The tapes got put away late.  His buddies and he worked on them past high school, putting together sophisticated cut and paste concept albums, for chrissake, during which time my brother and the vaguely scary friend got jobs at KMart and his motormouth salesman pal went to junior college and became, in reality, a DJ.  The tapes went on until my brother got himself married and almost immediately after was forced to join the service, having no other options.  (Someone with a constant stream of patter doesn’t make a very good stock shelver.  There are too many games to play with windshield wiper boxes and vinyl shoes.)  The equipment got left behind.  The albums, too,were stored in boxes which in time got hit by the river flood and the covers came off in your hands.  My cherished 45s had been decimated already by constant play until their skips became parts of the songs and were finally thrown away by my father in some moment of grand house cleaning.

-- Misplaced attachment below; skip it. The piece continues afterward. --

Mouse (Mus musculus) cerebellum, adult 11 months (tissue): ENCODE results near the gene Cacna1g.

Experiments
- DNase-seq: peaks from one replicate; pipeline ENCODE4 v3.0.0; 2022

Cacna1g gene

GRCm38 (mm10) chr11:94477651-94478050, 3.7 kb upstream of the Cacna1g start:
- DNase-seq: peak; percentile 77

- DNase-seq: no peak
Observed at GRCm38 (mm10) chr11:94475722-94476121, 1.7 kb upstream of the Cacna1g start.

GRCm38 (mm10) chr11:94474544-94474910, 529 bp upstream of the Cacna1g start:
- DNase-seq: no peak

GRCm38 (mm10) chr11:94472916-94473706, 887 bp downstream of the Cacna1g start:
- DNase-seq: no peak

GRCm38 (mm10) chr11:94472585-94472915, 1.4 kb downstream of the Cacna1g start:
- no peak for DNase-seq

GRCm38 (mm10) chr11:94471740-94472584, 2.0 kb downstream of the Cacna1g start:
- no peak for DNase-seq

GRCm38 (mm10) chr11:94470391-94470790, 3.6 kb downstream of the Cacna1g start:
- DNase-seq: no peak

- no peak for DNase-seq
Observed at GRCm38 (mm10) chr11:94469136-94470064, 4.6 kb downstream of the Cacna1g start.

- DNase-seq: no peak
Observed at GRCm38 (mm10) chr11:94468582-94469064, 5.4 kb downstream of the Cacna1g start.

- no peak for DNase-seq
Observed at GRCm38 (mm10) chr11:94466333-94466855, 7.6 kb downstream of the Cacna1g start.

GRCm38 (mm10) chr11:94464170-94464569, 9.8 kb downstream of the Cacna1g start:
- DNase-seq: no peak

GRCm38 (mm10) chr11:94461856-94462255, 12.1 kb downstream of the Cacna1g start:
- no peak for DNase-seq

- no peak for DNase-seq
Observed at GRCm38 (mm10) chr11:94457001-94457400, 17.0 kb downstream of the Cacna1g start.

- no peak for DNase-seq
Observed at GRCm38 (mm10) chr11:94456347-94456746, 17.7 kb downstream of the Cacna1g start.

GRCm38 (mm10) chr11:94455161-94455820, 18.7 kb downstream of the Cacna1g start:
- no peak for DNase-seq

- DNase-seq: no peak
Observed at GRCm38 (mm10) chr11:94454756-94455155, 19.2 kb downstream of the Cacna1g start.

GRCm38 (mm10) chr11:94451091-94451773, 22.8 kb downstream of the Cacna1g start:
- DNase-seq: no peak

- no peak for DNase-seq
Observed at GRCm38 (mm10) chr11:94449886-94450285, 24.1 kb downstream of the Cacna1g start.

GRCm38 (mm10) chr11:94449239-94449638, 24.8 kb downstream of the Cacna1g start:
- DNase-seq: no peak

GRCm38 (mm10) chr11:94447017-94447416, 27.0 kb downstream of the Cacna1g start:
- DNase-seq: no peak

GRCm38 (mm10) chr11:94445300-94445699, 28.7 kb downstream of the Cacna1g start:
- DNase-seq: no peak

Even when my brother was in high school, I tried to get him to be a real DJ. I carried on the argument for  years. I tried to explain to my mother that there were ways of doing this, since he was not thinking at all about the world outside the house.  My dad believed all along he should join the service.  My brother himself had long been obsessed by planes, flying them accompanied by accurate whooshing noises and sonic booms.   I argued hard against the military, having been influenced by Warm San Francisco Nights, Stop Children Watch that Sound, and all those family war stories.  Be a DJ, why not, just do it, and he would look at me, and he would tell me there was no money in it.  You don’t make money now, I pointed out.  He would tell me that there was no way to start.  Your friend did it, I’d say, that Mark, you’re better than Mark.  I couldn’t really go in, he would say.  Go to college, get a degree.  I hate school, he would say.  There were all of those reasons.  Really, none of us knew how to begin, none of us knew that world out there, which was, my brother was right, not a world of cassette decks lovingly cued in otherwise silent rooms.  We knew nobody out there, we had no way of connecting, no language but the sounds themselves.  And  nothing is as pure as sound, be it everso overproduced, overpracticed and sold, we only knew it as what came in when nothing else could.

Once he got married, there was no reason to listen.  The single path presented itself as as a signature on a line.  Letting go was as inevitable as a baby.  Endings are created in a click.